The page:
What is the difference between Garnish and Dressing?

The difference between garnish and dressing

is that "garnish" is to decorate with ornaments; to adorn; to embellish and "dressing" is material applied to a wound for protection or therapy.




  • To decorate with ornaments; to adorn; to embellish.
  • (cooking) To ornament with something placed around it.
  • (archaic) To furnish; to supply.
  • (law) To warn by garnishment; to give notice to.
  • (law) To have (money) set aside by court order (particularly for the payment of alleged debts); to garnishee.

Related terms

  • garrison
  • garment


  • And all within with flowres was garnished,
  • […] as that admirable writer has the best and worst verses of any among our English poets, Ned Softly has got all the bad ones without book, which he repeats upon occasion, to shew his reading, and garnish his conversation.
  • […] the whip […] was garnished with a massive horse’s head of plated metal.
  • a dish garnished with parsley
  • By his spirit he hath garnished the heavens; his hand hath formed the crooked serpent.
  • […] the good-humoured, affectionate-hearted Godfrey Cass was fast becoming a bitter man, visited by cruel wishes, that seemed to enter, and depart, and enter again, like demons who had found in him a ready-garnished home.
  • When the editorial board of Fire met again, we did not plan a new issue, but emptied our pockets to help poor Thurman whose wages were being garnished weekly because he had signed for the printer’s bills.


  • A set of dishes, often pewter, containing a dozen pieces of several types.
  • Pewter vessels in general.
  • Something added for embellishment.
  • Clothes; garments, especially when showy or decorative.
  • (cooking) Something set round or upon a dish as an embellishment.


  • The accounts of collegiate and monastic institutions give abundant entries of the price of pewter vessels, called also garnish.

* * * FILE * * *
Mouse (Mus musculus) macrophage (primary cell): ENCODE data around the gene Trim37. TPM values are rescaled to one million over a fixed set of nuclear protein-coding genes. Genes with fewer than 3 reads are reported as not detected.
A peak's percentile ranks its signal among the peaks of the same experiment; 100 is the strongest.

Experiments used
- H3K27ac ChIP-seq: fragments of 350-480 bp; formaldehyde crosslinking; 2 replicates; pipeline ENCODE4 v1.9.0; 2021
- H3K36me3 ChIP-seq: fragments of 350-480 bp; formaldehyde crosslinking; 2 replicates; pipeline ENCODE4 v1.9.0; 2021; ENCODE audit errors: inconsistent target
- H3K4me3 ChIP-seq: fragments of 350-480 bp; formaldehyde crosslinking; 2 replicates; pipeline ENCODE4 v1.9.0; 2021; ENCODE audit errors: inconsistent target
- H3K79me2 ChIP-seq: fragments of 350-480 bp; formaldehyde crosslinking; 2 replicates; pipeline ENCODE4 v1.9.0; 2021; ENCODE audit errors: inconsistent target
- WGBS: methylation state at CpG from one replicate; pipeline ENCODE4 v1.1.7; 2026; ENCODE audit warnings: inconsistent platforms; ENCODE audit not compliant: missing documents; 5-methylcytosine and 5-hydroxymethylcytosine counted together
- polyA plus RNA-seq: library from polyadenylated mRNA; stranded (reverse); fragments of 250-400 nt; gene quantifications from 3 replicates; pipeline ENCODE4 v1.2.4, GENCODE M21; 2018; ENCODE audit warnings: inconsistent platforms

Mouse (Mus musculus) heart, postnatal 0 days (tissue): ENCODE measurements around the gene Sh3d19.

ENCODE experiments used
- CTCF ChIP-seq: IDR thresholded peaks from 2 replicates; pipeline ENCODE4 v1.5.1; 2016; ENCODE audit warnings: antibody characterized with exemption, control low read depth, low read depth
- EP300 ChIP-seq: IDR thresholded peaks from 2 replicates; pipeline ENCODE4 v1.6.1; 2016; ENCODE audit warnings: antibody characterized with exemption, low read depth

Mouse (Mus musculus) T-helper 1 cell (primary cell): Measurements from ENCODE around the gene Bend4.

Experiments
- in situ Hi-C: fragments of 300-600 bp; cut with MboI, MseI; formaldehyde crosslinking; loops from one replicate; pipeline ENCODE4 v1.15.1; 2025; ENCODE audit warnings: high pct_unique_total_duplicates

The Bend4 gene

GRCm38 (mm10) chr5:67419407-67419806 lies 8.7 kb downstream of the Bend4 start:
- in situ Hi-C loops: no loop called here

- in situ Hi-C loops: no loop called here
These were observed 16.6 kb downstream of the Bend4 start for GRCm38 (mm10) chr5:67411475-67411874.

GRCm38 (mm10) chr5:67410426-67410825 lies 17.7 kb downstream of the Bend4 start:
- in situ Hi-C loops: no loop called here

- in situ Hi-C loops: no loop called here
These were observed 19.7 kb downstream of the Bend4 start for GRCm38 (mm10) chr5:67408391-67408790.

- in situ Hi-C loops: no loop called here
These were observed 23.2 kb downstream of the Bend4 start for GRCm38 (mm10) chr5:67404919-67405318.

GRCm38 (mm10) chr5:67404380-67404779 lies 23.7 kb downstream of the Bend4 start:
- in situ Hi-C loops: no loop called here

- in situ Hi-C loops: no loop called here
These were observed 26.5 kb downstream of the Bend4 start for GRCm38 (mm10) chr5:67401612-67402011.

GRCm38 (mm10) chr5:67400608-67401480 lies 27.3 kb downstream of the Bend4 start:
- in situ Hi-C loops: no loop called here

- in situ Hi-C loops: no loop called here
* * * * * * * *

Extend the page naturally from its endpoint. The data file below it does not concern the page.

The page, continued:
• Synonyms: decoration, ornament
  • First Poets, all the World agrees,
  • Write half to profit, half to please
  • Matter and figure They produce;
  • For Garnish This, and That for Use;
  • This hard-headed old Overreach approved of the sentimental song, as the suitable garnish for girls, and also as fundamentally fine, sentiment being the right thing for a song.
  • There had been a semblance of chivalry in the attitude from which, at the beginning of their marriage, he had briefly regarded her; but forty-seven years had efficiently disposed of that garnish of politeness.
  • So are you, sweet,
  • Even in the lovely garnish of a boy.
  • Garnish money, what is customarily spent among the Prisoners at first coming in.
  • This person then […] acquainted him that it was the custom of the place for every prisoner, upon his first arrival there, to give something to the former prisoners to make them drink. This, he said, was what they called garnish; and concluded with advising his new customer to draw his purse upon the present occasion.


  • (medicine) Material applied to a wound for protection or therapy.
  • A sauce, especially a cold one for salads.
  • Something added to the soil as a fertilizer etc.
  • The activity of getting dressed.
  • (obsolete) Dress; raiment; especially, ornamental habiliment or attire.
  • The stuffing of fowls, pigs, etc.; forcemeat.
  • Gum, starch, etc., used in stiffening or finishing silk, linen, and other fabrics.
  • An ornamental finish, such as a moulding around doors, windows, or on a ceiling.
  • (dated) Castigation; scolding; dressing down.
  • (dated) the process of extracting metals or other valuable components from minerals


  • She removed Stranleigh’s coat with a dexterity that aroused his imagination. The elder woman returned with dressings and a sponge, which she placed on a chair.
  • Considered thus, the performance is a translation into images of bodies on display, as is well demonstrated by Monsieur Jourdain’s repeated dressings and undressings.